The Night Circus by Erin Morgenstern

The Night Circus by Erin Morgenstern
Length:  510 pages
Genre:  Fiction, Contemporary
My Rating:  4.5 stars

The Night Circus by Erin Morgenstern had me mesmerized from the very first line. The book opens up with the sentence: “The circus arrives without warning.” Something about that first line grabbed me. It feels very much like an iconic opening sentence, doesn’t it? I knew very little about the book going in; but as you read, you begin to understand just why the author chose to make that the opening sentence. The circus in this book is one that is only open at night and it is shrouded in not only mystery but impossibilities. Its audiences are entranced and in awe.

This circus is no ordinary circus; it is the playing field of a magical game. Two magicians each choose a best student and pit them against one another in a challenge of epic proportions. These challenges have gone on for a long time. And like in The Hunger Games, there is only one victor. The loser dies. When these two men choose their students for the next challenge, the playing field is this night circus. However, this time around, after choosing their best students, they end up gettting more than they bargained for.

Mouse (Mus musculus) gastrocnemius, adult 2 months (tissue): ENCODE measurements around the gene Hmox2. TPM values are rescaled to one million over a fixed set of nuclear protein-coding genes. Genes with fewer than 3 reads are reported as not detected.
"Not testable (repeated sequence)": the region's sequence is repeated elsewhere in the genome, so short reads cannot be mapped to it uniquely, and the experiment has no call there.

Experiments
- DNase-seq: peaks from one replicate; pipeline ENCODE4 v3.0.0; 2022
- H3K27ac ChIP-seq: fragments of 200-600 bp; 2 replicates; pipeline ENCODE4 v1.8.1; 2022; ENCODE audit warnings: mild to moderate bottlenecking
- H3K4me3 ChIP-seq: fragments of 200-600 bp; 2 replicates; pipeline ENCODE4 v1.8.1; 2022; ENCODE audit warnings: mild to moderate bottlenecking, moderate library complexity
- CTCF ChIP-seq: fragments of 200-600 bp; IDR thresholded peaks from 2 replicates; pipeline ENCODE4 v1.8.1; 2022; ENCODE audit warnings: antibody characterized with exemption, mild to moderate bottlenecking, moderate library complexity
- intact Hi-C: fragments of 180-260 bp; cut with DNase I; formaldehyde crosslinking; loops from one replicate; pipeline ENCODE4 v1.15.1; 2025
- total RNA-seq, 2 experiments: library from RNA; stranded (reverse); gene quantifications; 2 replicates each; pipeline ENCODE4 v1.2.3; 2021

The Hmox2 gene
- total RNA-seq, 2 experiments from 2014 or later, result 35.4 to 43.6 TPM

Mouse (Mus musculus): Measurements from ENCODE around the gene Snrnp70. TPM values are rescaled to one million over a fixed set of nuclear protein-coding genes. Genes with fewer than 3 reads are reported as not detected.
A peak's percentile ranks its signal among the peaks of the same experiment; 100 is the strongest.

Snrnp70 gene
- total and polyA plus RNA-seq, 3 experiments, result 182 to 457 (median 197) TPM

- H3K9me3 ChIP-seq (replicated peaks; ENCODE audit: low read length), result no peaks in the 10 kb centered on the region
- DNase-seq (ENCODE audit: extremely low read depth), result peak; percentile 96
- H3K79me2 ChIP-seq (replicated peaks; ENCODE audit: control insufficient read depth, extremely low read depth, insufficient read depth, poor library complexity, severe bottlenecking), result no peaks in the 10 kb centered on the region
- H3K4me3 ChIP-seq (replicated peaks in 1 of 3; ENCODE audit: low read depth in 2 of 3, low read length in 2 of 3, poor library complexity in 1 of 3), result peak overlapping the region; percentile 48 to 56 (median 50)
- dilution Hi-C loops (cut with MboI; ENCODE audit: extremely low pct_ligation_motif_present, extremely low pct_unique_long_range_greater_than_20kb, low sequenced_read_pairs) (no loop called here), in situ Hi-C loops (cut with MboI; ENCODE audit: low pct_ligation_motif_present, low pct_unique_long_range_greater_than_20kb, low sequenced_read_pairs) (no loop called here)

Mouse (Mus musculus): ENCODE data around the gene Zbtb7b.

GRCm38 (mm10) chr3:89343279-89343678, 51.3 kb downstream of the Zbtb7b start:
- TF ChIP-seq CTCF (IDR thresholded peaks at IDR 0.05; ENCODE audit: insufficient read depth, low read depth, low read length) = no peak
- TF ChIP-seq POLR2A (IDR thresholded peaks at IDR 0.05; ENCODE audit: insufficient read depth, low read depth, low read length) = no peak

The book is amazingly unique and very atmospheric. I loved it! The story is filled with mystery and wonder. As I read, it was easy to get immersed not only in the story, but also in the world of magic and circuses. I will leave you with just a couple of quotes.


The circus looks abandoned and empty. But you think perhaps you can smell caramel wafting through the evening breeze, beneath the crisp scent of the autumn leaves. A subtle sweetness at the edges of the cold.” (p. 4)

Someone needs to tell those tales. When the battles are fought and won and lost, when the pirates find their treasures and the dragons eat their foes for breakfast with a nice cup of Lapsang souchong, someone needs to tell their bits of overlapping narrative. There’s magic in that. It’s in the listener, and for each and every ear it will be different, and it will affect them in ways they can never predict. From the mundane to the profound.” (p. 505)

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